To all my book blogger and book-obsessed friends, I highly recommend attending BEA at least once, if you can. It's an amazing, exhausting, mind-blowing experience that's worth both your time and money. Because this year was my first time attending BookExpo America, I learned a ton so I thought I'd share my hard-won experience with those of you thinking (or dreaming) about attending:
1. Wear comfortable--yet professional-ish--clothes. But don't worry so much about your shoes--wear what's most comfortable. It's so crowded, most people won't even see your shoes. I wore my tennis shoes and thanked god I did at the end of each day. But you're going to be talking to a ton of people, most of whom you want to leave with a good impression of you so don't look like you just rolled out of bed.
2. Speaking of...don't be afraid to talk to people. The nice thing is, you're all there because you love books so you'll always have something to talk about. Surprising myself, I talked to authors, publishers, and fellow bloggers like it was my job. I swear, I'm a really introverted, shy person and with all the talking and meeting new people this past week, well, it's going to take me a while to recover but it was so totally worth it. I met a ton of fabulous people just by talking books, one of my favorite subjects.
3. Don't be afraid to go solo. All my interactions prior to BEA were online so I knew no one IRL. But I went anyway. And had an absolute blast. I loved meeting Allison from Allison Can Read, The Gorgeous Gals of Bewitched Bookworms, Jenny from Supernatural Snark, Melissa from i swim for oceans, and so many more awesome bloggers, authors, publishers, and bookish people. Amazing folks I wouldn't have met if I didn't suck up my fears and go it alone.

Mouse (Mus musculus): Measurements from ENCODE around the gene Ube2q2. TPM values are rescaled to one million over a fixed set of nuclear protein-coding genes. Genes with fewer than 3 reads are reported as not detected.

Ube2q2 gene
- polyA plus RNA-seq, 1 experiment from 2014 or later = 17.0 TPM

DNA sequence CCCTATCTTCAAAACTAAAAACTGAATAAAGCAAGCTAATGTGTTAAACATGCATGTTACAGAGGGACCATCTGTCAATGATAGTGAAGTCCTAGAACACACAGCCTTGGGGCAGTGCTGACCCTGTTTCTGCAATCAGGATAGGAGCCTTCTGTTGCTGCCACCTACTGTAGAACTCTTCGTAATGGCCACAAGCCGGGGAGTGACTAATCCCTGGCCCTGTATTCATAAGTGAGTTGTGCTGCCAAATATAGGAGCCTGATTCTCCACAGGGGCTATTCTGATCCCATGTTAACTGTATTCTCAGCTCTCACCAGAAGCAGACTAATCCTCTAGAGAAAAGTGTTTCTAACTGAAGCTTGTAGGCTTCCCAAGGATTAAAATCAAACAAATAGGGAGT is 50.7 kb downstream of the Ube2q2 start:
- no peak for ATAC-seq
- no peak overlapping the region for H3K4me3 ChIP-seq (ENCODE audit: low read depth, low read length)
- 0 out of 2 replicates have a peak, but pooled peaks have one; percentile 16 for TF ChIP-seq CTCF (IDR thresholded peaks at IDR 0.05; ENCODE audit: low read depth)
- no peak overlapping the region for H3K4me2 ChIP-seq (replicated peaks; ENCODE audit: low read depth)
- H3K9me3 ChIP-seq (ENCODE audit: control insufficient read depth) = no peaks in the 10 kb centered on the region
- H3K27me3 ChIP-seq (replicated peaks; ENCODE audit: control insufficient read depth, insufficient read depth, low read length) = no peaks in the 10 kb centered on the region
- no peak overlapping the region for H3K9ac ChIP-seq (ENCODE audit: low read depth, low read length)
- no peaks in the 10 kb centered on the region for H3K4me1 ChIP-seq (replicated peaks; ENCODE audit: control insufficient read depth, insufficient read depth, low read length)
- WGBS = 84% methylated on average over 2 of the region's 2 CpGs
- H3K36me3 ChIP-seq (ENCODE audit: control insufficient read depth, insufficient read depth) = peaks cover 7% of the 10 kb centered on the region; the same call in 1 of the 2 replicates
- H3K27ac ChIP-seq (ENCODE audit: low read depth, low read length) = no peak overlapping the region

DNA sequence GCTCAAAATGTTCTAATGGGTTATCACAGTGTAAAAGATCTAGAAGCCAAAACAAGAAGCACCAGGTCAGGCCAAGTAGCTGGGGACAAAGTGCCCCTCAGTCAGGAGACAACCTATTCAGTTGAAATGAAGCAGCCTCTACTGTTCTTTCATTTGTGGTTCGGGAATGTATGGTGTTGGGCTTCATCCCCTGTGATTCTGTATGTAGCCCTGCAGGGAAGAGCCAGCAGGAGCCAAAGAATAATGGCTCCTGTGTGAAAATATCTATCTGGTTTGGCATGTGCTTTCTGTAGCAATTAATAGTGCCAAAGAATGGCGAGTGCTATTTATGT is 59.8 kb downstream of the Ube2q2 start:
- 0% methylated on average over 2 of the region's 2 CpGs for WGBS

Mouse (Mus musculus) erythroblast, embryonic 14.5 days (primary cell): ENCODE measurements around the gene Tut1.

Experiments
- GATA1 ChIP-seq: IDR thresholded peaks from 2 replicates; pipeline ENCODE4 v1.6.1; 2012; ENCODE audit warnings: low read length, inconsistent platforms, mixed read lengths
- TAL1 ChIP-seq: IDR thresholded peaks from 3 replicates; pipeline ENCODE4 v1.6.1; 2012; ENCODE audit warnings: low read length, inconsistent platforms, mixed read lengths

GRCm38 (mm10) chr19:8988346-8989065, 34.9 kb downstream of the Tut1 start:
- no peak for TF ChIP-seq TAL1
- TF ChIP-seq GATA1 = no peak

4. Get organized. The BEA had an online show planner that was relatively helpful but, I have to say, a lot of it went out the window when I got there. Many of the publishers put out a schedule of their author signings and book drops (when they put out piles of lovely ARCs that they want people to pick up and buzz about). Publisher's Weekly also puts out a "Show Daily" that talks about show events. I found these most helpful in putting together a daily schedule (which I didn't do until the second day, having spent the first day wandering around in a daze).
5. Be flexible. Yes, a schedule helps immensely but don't be rigid about it. BEA serendipity plays a large role in the BEA experience. What do I mean by that? Well, I wouldn't have run into John Green *major, breathless fangirl squee* at the Penguin booth and learned he's both taller and more adorable than on his Vlogbrothers podcasts. And nicer, if that's possible. *sigh* BEA serendipity also led me to several signings and run-ins I wouldn't have had if I'd stuck to my schedule.
And some short but important lessons...
6. Book storage: Don't be afraid to bring a rolling bag and store it, if you want. A lot of people do that, so they don't have to play the role of a book mule all day long. It's three dollars to store it. Personally, my hotel was close enough that I just dropped some off about half-way through the day and headed back.
7. Remember, you're going to have to get everything you collect home. It's not such an issue if you drive but if you flew or rode the train, you're better off showing more restraint. Of course, you can always mail your books home via media mail. Super-easy.
8. Wear a watch (or bring a phone). Timing is everything.
9. Don't expect the internet or your phone to work well. The Javits Center is a battery graveyard, draining away your phone's life force and will to work.
10. Bring water and a snack. Trust me on this one. An 8oz bottle of water is like $4. Crazypants expensive.
P.S. I really suck at taking pictures so all these are from Wednesday near the end of the day...because that's when I remembered to take pics. *rolls eyes at self*